A School Nurse-Delivered Intervention for Anxious Children: An Open Trial

Michela A. Muggeo, Catherine E. Stewart, Kelly L. Drake, Golda S. Ginsburg

Research output: Contribution to journalArticlepeer-review

Abstract

Anxiety disorders are common in children and severely impair their functioning. Because a hallmark symptom of anxiety is somatic complaints, anxious youth often seek help from their school nurse. Thus, school nurses are in an ideal position to identify anxious children and intervene early. This study assessed the feasibility of a brief nurse-administered intervention (CALM—Child Anxiety Learning Modules) based on cognitive behavioral strategies to reduce anxiety symptoms and improve academic functioning. Nine elementary school nurses completed a one-day training and administered the CALM intervention to 11 children with elevated symptoms of anxiety (M age: 8.09; range 5–11; 54% male; 91% White). Feasibility of the intervention was assessed using several indicators (e.g., training satisfaction, intervention satisfaction/helpfulness). Pre-post intervention child outcomes were collected from evaluators, parents, children, and teachers. Results indicated that the majority of nurses were highly satisfied with the training and reported the intervention was feasible. Paired t tests on pre-post outcome measures revealed significant reductions in anxiety, somatic symptoms, and concentration problems. Nurses (70%), parents (81%), and children (50%) reported that the intervention was either somewhat or very helpful. Preliminary results identified barriers to implementation but also suggest that the intervention is feasible and helpful. A sufficiently powered randomized controlled trial is needed to assess the intervention’s efficacy.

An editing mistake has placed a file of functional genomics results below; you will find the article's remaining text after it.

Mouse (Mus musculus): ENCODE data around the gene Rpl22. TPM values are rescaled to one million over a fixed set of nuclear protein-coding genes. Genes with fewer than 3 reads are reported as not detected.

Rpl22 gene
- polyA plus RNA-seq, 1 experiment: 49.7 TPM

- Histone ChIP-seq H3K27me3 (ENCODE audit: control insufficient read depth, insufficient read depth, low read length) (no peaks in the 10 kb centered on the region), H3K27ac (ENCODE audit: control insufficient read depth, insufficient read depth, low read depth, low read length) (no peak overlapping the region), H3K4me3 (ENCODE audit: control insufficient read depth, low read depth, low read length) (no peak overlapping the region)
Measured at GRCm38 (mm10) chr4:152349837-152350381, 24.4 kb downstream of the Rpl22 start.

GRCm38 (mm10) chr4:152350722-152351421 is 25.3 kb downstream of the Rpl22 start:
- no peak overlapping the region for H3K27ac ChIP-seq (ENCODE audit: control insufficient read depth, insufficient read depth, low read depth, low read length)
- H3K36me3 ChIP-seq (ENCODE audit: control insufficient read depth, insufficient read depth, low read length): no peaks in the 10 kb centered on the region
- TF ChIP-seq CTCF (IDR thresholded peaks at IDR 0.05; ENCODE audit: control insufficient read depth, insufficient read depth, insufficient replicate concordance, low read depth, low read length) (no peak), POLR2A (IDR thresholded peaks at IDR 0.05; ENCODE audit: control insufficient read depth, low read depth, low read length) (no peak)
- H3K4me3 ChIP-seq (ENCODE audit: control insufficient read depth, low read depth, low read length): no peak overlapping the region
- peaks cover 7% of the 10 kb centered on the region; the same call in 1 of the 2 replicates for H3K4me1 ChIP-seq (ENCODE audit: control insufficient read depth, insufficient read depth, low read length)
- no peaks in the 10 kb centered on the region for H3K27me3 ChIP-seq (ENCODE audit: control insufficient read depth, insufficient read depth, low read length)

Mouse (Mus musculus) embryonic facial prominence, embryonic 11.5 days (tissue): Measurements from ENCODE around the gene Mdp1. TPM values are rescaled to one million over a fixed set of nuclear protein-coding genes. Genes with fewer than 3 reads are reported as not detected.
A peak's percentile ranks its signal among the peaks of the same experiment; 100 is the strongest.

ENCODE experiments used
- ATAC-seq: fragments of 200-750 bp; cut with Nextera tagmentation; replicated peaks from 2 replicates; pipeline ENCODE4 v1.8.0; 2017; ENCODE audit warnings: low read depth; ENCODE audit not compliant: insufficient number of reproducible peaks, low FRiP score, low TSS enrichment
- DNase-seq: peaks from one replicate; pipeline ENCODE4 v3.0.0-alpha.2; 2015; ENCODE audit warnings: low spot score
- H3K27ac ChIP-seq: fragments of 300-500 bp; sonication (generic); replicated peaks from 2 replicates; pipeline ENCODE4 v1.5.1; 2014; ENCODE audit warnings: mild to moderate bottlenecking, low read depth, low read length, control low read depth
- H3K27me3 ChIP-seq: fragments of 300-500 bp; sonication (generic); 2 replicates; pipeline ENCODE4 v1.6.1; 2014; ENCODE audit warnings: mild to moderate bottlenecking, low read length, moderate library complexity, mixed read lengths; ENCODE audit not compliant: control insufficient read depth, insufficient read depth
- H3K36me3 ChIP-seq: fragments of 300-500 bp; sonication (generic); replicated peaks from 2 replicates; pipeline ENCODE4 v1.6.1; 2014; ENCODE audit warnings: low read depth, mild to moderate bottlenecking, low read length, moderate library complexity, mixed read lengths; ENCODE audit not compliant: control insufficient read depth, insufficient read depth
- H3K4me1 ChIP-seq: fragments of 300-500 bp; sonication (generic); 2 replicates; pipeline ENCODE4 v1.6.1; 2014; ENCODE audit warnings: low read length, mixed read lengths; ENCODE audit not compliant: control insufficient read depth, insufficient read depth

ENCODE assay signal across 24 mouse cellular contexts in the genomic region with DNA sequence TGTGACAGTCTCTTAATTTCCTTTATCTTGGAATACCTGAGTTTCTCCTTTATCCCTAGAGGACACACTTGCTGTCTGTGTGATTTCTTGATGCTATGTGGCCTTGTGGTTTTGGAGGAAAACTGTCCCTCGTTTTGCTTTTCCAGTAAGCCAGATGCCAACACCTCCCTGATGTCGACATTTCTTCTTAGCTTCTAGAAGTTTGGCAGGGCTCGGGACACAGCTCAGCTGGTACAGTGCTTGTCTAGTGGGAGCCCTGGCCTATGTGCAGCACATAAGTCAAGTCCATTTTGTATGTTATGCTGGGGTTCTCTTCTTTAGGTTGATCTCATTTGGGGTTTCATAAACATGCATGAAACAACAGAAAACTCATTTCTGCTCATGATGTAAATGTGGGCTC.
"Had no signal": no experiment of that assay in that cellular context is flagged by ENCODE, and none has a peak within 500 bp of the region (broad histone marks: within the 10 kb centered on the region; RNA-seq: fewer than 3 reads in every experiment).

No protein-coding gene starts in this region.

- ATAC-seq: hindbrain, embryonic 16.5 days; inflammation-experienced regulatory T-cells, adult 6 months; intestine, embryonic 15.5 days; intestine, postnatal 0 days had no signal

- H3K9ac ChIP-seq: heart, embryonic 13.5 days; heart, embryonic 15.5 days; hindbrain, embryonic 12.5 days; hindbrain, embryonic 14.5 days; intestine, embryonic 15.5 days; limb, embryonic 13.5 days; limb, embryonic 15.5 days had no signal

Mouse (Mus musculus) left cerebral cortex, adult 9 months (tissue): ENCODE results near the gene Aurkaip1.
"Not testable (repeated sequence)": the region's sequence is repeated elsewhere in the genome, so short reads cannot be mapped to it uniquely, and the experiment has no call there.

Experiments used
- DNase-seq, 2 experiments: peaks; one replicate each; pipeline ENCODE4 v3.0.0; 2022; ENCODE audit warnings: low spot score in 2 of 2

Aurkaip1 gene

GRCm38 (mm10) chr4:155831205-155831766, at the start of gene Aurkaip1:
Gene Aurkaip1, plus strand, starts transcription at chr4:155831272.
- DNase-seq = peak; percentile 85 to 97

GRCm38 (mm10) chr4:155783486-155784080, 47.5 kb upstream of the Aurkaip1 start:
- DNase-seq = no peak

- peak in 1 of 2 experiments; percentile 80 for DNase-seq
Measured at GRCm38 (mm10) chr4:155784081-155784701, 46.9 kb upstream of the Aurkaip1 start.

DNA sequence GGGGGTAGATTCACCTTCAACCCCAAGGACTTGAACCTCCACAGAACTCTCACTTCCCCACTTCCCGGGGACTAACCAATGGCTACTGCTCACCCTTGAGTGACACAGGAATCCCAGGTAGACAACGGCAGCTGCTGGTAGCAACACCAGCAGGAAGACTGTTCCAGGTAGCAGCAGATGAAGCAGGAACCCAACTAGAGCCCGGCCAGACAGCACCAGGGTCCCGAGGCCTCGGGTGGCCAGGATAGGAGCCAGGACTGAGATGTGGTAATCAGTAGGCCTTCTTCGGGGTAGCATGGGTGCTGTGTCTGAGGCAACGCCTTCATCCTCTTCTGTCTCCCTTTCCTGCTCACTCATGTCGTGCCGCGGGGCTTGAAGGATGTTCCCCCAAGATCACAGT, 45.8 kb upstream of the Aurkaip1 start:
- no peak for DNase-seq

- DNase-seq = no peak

Original languageEnglish (US)
Pages (from-to)157-171
Number of pages15
JournalSchool Mental Health
Volume9
Issue number2
DOIs
StatePublished - Jun 1 2017

Keywords

  • Brief anxiety interventions
  • Child anxiety
  • Cognitive behavioral therapy
  • School nursing

ASJC Scopus subject areas

  • Education
  • Developmental and Educational Psychology

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